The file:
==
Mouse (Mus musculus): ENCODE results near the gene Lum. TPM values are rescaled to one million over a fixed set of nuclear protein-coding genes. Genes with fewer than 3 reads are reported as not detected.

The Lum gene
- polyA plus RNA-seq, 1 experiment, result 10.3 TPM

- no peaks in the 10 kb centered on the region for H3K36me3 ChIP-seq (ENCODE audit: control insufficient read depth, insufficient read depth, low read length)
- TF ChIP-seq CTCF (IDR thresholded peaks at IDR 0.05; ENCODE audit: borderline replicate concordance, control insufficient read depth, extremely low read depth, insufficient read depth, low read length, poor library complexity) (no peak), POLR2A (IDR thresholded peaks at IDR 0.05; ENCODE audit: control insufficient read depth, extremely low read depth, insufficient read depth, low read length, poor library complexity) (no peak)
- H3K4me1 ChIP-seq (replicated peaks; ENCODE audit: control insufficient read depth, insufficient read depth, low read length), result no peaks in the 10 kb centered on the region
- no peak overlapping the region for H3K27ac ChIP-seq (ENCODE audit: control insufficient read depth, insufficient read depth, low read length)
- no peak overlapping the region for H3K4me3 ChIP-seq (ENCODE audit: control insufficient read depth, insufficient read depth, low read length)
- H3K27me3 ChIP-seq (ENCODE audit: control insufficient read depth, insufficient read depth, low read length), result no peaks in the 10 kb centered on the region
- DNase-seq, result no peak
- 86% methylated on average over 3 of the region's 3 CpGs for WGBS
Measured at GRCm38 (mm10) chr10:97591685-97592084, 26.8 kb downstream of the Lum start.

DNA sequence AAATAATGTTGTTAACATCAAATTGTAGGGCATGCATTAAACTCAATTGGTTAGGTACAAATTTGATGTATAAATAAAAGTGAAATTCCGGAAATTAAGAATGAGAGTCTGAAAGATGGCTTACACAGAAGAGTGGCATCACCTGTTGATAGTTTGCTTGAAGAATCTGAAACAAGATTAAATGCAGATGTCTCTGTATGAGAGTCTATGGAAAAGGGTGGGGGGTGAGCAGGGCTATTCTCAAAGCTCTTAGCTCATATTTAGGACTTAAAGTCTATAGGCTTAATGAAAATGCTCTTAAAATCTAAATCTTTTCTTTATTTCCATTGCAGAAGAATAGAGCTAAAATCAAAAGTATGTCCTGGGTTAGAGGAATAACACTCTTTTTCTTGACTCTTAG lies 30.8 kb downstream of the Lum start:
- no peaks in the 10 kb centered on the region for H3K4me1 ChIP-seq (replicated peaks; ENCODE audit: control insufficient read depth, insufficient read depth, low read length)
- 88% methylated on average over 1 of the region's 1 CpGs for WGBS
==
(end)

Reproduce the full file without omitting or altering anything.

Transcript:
Mouse (Mus musculus): ENCODE results near the gene Lum. TPM values are rescaled to one million over a fixed set of nuclear protein-coding genes. Genes with fewer than 3 reads are reported as not detected.

The Lum gene
- polyA plus RNA-seq, 1 experiment, result 10.3 TPM

- no peaks in the 10 kb centered on the region for H3K36me3 ChIP-seq (ENCODE audit: control insufficient read depth, insufficient read depth, low read length)
- TF ChIP-seq CTCF (IDR thresholded peaks at IDR 0.05; ENCODE audit: borderline replicate concordance, control insufficient read depth, extremely low read depth, insufficient read depth, low read length, poor library complexity) (no peak), POLR2A (IDR thresholded peaks at IDR 0.05; ENCODE audit: control insufficient read depth, extremely low read depth, insufficient read depth, low read length, poor library complexity) (no peak)
- H3K4me1 ChIP-seq (replicated peaks; ENCODE audit: control insufficient read depth, insufficient read depth, low read length), result no peaks in the 10 kb centered on the region
- no peak overlapping the region for H3K27ac ChIP-seq (ENCODE audit: control insufficient read depth, insufficient read depth, low read length)
- no peak overlapping the region for H3K4me3 ChIP-seq (ENCODE audit: control insufficient read depth, insufficient read depth, low read length)
- H3K27me3 ChIP-seq (ENCODE audit: control insufficient read depth, insufficient read depth, low read length), result no peaks in the 10 kb centered on the region
- DNase-seq, result no peak
- 86% methylated on average over 3 of the region's 3 CpGs for WGBS
Measured at GRCm38 (mm10) chr10:97591685-97592084, 26.8 kb downstream of the Lum start.

DNA sequence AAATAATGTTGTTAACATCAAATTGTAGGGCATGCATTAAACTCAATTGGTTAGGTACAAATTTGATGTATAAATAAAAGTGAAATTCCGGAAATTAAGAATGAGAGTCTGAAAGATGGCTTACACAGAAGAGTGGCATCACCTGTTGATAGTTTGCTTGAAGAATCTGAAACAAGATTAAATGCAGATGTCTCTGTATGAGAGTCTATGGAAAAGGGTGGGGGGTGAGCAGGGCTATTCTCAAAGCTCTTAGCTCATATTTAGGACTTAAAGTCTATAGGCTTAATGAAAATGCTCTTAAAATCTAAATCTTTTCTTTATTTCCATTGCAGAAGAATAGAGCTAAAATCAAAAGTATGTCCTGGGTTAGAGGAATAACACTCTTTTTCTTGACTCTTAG lies 30.8 kb downstream of the Lum start:
- no peaks in the 10 kb centered on the region for H3K4me1 ChIP-seq (replicated peaks; ENCODE audit: control insufficient read depth, insufficient read depth, low read length)
- 88% methylated on average over 1 of the region's 1 CpGs for WGBS